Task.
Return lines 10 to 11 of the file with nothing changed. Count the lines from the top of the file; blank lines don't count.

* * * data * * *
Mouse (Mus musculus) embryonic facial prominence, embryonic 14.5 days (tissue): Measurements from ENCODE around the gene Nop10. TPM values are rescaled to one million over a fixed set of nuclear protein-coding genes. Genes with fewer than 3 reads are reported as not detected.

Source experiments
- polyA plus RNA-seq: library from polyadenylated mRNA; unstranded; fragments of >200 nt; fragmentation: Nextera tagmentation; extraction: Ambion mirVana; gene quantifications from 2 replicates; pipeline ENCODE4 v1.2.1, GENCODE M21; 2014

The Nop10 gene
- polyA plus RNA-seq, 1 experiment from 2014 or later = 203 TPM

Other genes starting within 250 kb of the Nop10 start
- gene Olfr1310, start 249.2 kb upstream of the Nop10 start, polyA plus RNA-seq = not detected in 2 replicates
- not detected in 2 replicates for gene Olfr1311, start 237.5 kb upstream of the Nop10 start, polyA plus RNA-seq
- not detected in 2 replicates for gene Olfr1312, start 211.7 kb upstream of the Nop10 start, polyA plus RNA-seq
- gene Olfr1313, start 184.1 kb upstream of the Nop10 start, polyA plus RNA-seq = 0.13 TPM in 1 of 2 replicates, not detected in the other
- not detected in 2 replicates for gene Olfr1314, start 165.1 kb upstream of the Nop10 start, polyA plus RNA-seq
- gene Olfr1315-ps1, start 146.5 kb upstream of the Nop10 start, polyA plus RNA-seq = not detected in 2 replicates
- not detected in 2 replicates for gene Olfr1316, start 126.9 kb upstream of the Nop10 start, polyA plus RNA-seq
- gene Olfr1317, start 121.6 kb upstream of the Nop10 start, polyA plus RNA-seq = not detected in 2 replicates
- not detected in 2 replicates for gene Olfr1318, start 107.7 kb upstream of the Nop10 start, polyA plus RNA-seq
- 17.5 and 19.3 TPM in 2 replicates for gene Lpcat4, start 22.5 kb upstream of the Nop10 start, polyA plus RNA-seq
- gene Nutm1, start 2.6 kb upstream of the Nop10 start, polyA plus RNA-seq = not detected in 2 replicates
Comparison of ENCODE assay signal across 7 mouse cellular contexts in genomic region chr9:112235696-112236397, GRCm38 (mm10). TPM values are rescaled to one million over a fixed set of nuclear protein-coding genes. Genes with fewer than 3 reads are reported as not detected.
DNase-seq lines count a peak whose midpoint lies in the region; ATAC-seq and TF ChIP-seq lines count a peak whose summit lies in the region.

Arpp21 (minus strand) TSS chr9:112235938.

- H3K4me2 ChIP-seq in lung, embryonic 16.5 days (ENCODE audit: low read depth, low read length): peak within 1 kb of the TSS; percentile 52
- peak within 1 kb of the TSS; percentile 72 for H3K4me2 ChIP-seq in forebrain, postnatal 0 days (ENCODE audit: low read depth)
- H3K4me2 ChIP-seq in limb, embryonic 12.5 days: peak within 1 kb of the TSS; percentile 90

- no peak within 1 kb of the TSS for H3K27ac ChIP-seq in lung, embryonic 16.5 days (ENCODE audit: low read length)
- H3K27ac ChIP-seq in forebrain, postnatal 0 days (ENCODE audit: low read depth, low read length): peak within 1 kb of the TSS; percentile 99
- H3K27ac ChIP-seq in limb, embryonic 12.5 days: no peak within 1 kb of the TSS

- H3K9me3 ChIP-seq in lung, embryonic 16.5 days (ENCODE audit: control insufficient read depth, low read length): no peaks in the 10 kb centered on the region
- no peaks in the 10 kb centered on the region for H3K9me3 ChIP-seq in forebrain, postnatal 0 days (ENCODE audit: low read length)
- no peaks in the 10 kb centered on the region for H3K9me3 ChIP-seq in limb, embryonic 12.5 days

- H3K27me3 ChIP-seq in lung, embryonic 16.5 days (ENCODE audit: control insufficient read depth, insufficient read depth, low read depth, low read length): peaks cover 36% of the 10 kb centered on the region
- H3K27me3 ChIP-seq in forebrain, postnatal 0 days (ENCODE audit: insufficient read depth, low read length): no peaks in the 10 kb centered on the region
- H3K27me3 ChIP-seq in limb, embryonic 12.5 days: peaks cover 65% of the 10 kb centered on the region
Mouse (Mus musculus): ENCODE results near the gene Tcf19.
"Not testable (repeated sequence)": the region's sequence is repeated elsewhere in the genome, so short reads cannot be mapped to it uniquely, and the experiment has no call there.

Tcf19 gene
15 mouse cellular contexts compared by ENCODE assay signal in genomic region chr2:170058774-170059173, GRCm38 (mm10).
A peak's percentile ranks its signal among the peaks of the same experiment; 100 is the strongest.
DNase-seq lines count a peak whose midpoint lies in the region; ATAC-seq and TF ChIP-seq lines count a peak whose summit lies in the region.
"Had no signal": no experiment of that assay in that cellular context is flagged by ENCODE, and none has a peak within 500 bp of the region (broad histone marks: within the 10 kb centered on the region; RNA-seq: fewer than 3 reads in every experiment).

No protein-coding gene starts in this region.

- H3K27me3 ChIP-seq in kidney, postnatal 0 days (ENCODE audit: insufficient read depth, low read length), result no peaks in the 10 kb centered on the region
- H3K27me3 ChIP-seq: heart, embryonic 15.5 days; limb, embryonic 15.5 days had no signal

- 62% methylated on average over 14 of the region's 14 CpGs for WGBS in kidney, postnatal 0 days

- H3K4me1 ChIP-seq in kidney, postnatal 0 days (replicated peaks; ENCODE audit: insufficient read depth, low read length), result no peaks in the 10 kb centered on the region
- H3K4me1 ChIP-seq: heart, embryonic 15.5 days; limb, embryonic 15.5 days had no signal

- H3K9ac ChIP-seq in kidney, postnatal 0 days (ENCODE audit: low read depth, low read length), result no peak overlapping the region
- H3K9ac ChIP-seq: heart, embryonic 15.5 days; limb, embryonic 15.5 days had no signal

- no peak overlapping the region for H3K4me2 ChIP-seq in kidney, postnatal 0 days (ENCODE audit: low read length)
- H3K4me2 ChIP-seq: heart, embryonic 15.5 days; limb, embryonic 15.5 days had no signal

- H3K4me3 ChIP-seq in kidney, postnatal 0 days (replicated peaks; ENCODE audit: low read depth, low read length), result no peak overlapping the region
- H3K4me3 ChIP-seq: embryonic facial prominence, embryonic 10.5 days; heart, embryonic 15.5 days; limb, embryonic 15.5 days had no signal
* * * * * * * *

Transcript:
- gene Olfr1313, start 184.1 kb upstream of the Nop10 start, polyA plus RNA-seq = 0.13 TPM in 1 of 2 replicates, not detected in the other
- not detected in 2 replicates for gene Olfr1314, start 165.1 kb upstream of the Nop10 start, polyA plus RNA-seq